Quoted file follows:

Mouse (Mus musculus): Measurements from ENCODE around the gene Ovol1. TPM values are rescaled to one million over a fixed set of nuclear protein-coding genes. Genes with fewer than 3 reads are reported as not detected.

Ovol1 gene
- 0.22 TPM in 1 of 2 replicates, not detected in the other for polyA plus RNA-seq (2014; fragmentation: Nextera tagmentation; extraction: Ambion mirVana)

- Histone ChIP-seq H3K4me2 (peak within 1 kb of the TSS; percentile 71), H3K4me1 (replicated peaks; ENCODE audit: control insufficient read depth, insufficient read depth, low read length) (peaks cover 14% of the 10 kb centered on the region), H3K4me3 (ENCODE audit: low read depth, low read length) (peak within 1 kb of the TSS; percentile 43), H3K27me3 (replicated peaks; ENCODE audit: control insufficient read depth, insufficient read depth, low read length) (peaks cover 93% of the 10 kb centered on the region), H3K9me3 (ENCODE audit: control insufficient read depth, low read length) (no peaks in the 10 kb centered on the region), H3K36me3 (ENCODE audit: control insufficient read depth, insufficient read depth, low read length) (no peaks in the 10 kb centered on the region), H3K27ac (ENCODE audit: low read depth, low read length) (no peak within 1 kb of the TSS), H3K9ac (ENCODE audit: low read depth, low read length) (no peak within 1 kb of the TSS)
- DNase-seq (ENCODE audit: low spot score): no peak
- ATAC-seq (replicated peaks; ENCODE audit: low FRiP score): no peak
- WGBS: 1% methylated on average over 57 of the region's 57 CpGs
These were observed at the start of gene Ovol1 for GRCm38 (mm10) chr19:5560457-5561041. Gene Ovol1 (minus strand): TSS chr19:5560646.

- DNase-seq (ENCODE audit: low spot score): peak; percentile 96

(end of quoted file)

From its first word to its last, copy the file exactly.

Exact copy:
Mouse (Mus musculus): Measurements from ENCODE around the gene Ovol1. TPM values are rescaled to one million over a fixed set of nuclear protein-coding genes. Genes with fewer than 3 reads are reported as not detected.

Ovol1 gene
- 0.22 TPM in 1 of 2 replicates, not detected in the other for polyA plus RNA-seq (2014; fragmentation: Nextera tagmentation; extraction: Ambion mirVana)

- Histone ChIP-seq H3K4me2 (peak within 1 kb of the TSS; percentile 71), H3K4me1 (replicated peaks; ENCODE audit: control insufficient read depth, insufficient read depth, low read length) (peaks cover 14% of the 10 kb centered on the region), H3K4me3 (ENCODE audit: low read depth, low read length) (peak within 1 kb of the TSS; percentile 43), H3K27me3 (replicated peaks; ENCODE audit: control insufficient read depth, insufficient read depth, low read length) (peaks cover 93% of the 10 kb centered on the region), H3K9me3 (ENCODE audit: control insufficient read depth, low read length) (no peaks in the 10 kb centered on the region), H3K36me3 (ENCODE audit: control insufficient read depth, insufficient read depth, low read length) (no peaks in the 10 kb centered on the region), H3K27ac (ENCODE audit: low read depth, low read length) (no peak within 1 kb of the TSS), H3K9ac (ENCODE audit: low read depth, low read length) (no peak within 1 kb of the TSS)
- DNase-seq (ENCODE audit: low spot score): no peak
- ATAC-seq (replicated peaks; ENCODE audit: low FRiP score): no peak
- WGBS: 1% methylated on average over 57 of the region's 57 CpGs
These were observed at the start of gene Ovol1 for GRCm38 (mm10) chr19:5560457-5561041. Gene Ovol1 (minus strand): TSS chr19:5560646.

- DNase-seq (ENCODE audit: low spot score): peak; percentile 96